[Reviewed by Peter Marks]
If I hadn’t been told that this was a project from Herleif Langas of Northaunt I doubt I would have made the connection. Primarily driven by introspection and a deliberate focus on emotion, The Human Voice could not be more of a departure from the norm under any stretch of the imagination. There are eight movements which make up what we’re hearing and they all seem to have one thing in common: escape. From life, from reality…
Something is broken here in this little world he’s crafted for us, there’s a feel of romanticism in some of this while at other times it is the very edge of existence he is taking us to; one cannot hear these pieces and come away unaffected because “Silent Heart” begins to pull things out of your own subconscious the longer you listen to it and if you find this ability to be disturbing you are not alone. The very ribbons of time start to come undone and from within the murky, continually transforming currents of reality a new narrative is brought out into the light, a collection of experiences all arranged according to varying degrees of importance.
Echoes of the past move across the land, they lure you into their embrace and hold you in rapt silence where the sun is forever setting and nothing you say or do will release you from knowing the bitterness of loss. Into darkness we move throughout this album’s run with a heavy heart; cut down in the prime of youth, the soil bleeding out the deeds which have led us here. The one and only connection this project has to what he’s done as Northaunt would be the terrible terrible power which empty spaces can have. They seem so tranquil, do they not? A realm of solitude, somewhere between what you know and what may come. There is another side to what the absence of others contains and that is the subtle, cunning laughter rising in the mind that can lead to madness.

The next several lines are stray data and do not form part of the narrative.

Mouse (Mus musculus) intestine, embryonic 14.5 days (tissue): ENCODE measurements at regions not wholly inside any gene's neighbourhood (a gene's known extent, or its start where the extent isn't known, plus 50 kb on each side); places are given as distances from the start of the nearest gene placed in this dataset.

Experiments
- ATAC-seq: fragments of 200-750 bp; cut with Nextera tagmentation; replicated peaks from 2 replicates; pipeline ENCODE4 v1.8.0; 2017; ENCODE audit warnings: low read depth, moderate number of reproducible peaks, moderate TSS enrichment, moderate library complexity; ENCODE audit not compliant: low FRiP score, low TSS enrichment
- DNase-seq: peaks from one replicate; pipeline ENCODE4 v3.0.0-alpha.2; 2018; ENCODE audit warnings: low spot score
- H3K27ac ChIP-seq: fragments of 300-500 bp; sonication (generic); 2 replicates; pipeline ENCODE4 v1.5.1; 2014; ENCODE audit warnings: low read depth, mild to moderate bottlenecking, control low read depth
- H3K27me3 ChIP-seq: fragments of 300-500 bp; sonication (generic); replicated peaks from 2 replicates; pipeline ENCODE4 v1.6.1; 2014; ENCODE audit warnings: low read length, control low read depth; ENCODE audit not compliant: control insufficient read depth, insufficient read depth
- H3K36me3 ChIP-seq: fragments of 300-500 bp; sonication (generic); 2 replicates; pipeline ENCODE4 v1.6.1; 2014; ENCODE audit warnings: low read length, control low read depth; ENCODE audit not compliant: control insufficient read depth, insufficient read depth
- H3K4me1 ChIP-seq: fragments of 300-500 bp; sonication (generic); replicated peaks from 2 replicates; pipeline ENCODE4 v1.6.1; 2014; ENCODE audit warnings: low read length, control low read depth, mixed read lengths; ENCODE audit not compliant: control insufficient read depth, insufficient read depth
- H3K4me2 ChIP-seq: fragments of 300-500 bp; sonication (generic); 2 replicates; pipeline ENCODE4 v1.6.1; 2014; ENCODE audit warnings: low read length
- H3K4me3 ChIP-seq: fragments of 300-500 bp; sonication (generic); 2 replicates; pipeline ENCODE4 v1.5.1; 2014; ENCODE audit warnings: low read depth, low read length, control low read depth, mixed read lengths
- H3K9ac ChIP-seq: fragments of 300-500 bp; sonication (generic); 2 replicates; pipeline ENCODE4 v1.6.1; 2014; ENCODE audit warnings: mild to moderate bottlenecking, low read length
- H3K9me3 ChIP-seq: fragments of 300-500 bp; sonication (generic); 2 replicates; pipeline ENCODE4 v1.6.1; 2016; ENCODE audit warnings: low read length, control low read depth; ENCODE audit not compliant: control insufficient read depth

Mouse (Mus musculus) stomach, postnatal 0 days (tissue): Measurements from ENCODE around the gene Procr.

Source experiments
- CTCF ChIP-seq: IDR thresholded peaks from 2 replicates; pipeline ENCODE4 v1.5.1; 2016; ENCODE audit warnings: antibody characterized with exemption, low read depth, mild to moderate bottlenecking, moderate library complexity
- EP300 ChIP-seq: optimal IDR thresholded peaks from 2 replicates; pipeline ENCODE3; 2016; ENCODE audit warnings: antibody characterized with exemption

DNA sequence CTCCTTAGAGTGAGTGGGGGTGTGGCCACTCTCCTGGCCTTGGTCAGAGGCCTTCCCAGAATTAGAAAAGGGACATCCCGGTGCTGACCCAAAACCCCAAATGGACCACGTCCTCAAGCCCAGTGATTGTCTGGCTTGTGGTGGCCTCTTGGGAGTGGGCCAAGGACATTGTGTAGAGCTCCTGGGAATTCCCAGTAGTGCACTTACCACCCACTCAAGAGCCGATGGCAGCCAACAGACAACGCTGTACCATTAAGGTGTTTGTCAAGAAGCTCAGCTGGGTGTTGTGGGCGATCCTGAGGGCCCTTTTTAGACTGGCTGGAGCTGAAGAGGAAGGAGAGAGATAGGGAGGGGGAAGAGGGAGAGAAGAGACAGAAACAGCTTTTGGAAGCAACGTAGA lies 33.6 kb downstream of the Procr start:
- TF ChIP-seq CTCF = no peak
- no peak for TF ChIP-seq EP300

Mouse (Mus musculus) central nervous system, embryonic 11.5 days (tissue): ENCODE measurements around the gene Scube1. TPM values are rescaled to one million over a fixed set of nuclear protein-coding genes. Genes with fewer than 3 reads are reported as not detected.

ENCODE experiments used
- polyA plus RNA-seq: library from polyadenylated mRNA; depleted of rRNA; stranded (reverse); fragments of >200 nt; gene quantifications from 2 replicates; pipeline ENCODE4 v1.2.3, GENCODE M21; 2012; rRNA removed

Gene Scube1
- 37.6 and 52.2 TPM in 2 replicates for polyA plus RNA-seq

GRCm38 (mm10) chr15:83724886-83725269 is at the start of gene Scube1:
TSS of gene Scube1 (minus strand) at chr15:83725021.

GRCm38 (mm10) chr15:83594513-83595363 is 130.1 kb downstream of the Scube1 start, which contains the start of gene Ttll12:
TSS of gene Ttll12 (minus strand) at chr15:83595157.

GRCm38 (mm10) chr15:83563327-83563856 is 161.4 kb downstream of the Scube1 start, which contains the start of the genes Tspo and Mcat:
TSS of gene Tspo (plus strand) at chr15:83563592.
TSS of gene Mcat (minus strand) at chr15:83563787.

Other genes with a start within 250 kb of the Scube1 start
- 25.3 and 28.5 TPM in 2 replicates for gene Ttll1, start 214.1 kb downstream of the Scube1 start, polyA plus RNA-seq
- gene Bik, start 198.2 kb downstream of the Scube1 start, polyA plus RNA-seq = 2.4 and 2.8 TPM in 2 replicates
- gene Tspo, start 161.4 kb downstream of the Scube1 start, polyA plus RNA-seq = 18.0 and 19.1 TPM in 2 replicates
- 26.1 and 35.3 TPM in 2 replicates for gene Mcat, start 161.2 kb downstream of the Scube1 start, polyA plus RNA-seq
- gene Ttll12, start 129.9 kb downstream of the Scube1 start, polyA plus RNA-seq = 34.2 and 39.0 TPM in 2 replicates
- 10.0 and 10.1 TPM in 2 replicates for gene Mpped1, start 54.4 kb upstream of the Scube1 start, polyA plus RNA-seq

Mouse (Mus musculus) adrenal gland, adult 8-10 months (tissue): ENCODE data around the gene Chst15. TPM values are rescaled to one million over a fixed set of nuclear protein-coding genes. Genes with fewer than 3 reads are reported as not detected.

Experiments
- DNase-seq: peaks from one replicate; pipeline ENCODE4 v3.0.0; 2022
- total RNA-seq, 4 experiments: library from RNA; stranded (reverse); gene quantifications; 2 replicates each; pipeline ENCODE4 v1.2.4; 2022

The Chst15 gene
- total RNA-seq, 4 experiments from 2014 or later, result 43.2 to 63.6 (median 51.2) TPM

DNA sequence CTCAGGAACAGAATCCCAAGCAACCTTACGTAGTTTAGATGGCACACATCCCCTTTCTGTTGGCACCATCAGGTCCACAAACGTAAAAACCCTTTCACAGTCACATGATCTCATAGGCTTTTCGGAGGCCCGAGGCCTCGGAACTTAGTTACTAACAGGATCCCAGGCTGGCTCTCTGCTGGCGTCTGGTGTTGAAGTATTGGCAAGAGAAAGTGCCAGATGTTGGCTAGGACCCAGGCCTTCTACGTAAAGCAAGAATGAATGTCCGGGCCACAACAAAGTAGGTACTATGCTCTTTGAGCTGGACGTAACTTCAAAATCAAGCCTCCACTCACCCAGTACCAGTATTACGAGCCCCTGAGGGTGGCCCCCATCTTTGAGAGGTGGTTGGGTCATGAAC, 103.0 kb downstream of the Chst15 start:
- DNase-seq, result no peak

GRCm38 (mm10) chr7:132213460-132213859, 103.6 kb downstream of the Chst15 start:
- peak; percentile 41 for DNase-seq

I think you who are reading this know of what I’m speaking. It’s difficult to put into words but that same majesty and grace which awes so many has to it a myriad of shimmering layers; the design is an intricate one without an end, no one knows where their words finally disintegrate in the void but have no illusions: “Silent Heart” is not a release to be taken at face value. Warm and inviting though many of these passages seem this work is an ode to where voices go to die; at the furthest point from what our species knows is a place wrought from regal despair… the hopes and dreams we aspire to slowly fade into nothingness like embers flickering from within a languishing fire.